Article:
One big problem with stem cell therapies is that when the stem cells are transplanted, injected or otherwise administered to the patient, most of those cells simply die. The reasons they die are still not quite understood, but it seems they suffer a "culture shock" from their new environment. Remember that most therapeutic cells are grown in a lab on a plastic surface in a chemical nutrient medium, which certainly is not the same as in whatever tissue they are destined to try to repair. To a stem cell, this environment is its niche, just as an animal fits into its ecological niche. A big current gap in the utility of stem cell therapy is coordinating the therapeutic cell with a stem cell niche.
In order to better prepare the therapeutic stem cell in the lab for its ultimate home in the body, we have recently reverse-engineered the muscle regenerative stem cell niche. We form a 3 dimensional, biochemically defined matrix and infuse that with biochemically defined growth and differentiation factors. In our niche, both mouse and human adult muscle cells self-assemble into muscle fibers, while some cells de-differentiate into myofiber-associated muscle stem cells.
This project first will begin to translate our results from mouse muscle to human cells, demonstrate that these cells are functional in the niche, and then investigate how this niche works on the molecular level to instruct cells.
1. To determine if human muscle cells in the bioengineered niche make functional muscle in mice, with associated, functional, renewed muscle stem cells.
2. To determine if human healthy muscle cells, marked with the firefly luciferase gene will grow in and repair muscle in mice with muscular dystrophy, by imaging the glowing muscle in live mice using the Xenogen camera.
3. To define the molecular mechanisms by which the engineered niche is appropriate for muscle stem cells. We will focus on telomerase activity and signaling pathways that we have found important in regenerating muscle, comparing among the cells in the bioengineered niche, native regenerating muscle cells and cultured muscle cells.
Significance: These experiments will uncover the properties of how the stem cell interacts with the niche, especially in muscle. This work translates our powerful findings in mouse to a human cell model, taking steps toward a long sought-after therapy for genetic/acquired myopathies, such as Duchenne Muscular Dystrophy, where traditional myoblast transplantation has failed due to massive cell death, poor engraftment and lack of self-renewal, and where traditional muscle stem cell transplantation is not practical since these cells do not grow well in the lab.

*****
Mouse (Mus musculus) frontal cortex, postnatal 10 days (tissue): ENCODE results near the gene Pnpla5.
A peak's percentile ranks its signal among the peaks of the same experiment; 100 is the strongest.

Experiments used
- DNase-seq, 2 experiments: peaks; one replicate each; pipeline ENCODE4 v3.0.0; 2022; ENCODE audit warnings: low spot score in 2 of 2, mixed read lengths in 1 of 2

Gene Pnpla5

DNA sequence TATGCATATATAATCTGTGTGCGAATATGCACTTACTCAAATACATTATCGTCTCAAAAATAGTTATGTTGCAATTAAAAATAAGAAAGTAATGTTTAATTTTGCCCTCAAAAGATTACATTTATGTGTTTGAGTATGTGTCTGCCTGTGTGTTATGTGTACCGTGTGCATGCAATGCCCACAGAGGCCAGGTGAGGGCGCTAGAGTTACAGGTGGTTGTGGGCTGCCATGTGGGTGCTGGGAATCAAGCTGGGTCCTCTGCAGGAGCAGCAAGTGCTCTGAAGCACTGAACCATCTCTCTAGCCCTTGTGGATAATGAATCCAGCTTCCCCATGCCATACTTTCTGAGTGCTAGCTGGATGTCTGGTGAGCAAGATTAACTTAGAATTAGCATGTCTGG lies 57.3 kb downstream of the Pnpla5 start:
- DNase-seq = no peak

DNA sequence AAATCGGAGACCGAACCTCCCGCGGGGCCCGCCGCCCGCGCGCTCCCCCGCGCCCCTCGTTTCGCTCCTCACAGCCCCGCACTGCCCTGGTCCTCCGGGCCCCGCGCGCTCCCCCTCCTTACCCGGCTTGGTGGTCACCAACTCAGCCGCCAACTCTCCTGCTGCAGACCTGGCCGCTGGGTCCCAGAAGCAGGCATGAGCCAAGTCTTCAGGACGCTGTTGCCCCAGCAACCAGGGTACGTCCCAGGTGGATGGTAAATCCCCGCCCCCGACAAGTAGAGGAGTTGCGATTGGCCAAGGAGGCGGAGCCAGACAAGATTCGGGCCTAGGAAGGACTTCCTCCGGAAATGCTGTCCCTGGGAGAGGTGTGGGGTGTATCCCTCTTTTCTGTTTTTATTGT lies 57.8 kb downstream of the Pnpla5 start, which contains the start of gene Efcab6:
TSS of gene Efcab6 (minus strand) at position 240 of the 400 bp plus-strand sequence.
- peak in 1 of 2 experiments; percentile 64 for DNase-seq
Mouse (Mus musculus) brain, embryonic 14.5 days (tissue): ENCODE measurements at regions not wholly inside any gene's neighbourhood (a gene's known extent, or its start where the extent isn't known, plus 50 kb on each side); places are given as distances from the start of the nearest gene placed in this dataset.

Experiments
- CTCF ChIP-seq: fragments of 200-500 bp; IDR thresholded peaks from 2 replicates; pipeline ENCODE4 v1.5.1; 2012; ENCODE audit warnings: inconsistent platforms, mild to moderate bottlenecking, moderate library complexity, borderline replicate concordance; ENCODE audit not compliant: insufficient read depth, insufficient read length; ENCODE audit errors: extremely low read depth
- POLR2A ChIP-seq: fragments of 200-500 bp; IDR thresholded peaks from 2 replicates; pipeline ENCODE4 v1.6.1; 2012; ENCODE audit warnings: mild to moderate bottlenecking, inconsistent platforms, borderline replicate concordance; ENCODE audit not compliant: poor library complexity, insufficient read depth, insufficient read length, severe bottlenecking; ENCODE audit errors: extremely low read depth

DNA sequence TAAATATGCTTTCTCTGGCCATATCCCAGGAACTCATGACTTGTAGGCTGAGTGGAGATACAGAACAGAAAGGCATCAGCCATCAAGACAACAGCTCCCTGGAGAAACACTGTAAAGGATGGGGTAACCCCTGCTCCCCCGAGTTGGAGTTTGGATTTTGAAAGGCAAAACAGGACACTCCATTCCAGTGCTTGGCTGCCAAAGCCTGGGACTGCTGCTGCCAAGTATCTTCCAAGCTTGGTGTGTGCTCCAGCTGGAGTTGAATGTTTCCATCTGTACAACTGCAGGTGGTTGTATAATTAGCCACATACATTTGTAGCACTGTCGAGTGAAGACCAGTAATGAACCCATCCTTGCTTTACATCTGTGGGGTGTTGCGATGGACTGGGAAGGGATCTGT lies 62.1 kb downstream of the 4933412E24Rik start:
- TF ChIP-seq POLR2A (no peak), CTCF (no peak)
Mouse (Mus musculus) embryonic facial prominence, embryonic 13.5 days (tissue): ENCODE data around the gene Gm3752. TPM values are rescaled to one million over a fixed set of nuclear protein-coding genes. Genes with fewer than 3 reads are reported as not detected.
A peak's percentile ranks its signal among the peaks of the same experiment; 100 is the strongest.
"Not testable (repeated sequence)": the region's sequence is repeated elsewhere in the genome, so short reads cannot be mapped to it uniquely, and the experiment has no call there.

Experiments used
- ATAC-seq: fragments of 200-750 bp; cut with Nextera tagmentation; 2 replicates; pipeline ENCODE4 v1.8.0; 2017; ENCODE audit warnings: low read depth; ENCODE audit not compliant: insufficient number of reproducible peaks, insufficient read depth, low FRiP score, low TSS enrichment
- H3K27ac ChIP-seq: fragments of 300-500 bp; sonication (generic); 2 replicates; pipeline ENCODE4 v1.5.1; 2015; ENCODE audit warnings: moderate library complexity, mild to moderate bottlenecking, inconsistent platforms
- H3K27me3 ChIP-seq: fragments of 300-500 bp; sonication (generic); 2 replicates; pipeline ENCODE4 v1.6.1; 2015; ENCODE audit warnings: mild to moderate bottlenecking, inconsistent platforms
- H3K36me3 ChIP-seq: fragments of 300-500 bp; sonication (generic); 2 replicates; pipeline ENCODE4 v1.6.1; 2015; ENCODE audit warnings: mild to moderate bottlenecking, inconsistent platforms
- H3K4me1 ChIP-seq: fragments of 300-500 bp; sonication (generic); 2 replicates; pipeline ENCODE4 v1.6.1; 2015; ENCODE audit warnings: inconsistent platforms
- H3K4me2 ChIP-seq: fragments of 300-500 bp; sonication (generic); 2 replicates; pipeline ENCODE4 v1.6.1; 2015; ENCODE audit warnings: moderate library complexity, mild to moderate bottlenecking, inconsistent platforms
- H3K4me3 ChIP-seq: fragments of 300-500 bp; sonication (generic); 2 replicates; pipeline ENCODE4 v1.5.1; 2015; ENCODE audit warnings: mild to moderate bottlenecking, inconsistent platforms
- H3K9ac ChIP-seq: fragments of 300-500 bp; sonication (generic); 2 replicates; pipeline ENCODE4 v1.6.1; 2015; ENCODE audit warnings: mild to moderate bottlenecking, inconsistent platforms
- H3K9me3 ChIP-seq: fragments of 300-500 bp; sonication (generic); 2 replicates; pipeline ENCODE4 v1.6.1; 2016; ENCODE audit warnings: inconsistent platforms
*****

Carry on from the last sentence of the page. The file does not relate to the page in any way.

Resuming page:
This research proposed herein benefits Californians, California as a society and the State of California. As it is applicable to all of humanity, Californians will ultimately see medical benefits from this basic research on the stem cell niche in muscle: improvements to their musculo-skeletal health and quality of life, a longer productive lifespan and enjoyment from a more active lifestyle. Californians suffering muscular dystrophies will benefit even sooner as this class of diseases will be targeted first.
California as a society benefits from the aggregate medical benefits above, plus the economic benefits from fostering cutting edge research in the state at [REDACTED]. This proposal seeks to improve stem cell responses in the old and to rescue tissue repair in people suffering from debilitating degenerative diseases. The accumulated life-long skills, expertise and invaluable knowledge older or infirm Californians have to contribute will not be lost to our society as rapidly since we will be healthier and more able later in life. That this work is conducted in California benefits our local academic and high-tech cultures and economy. Qualified scientists from underrepresented minorities will be involved with this translational research, expanding the education and representation of all Californians in the cutting-edge biomedical research. That most of the research dollars are spent here in California puts more qualified people at work and boosts the living standard for all Californians. In the longer term, this research also reduces the health-costs associated with treating currently incurable degenerative diseases.
The great state of California ultimately benefits from this work, in the short term at [REDACTED] and in the longer term through the enduring legacy of CIRM. The success of this project adds some small measure to the prestige of [REDACTED]. Success, with time, will justify CIRM’s mission of independent state sponsored biomedical research and lend support to future institutes of its kind.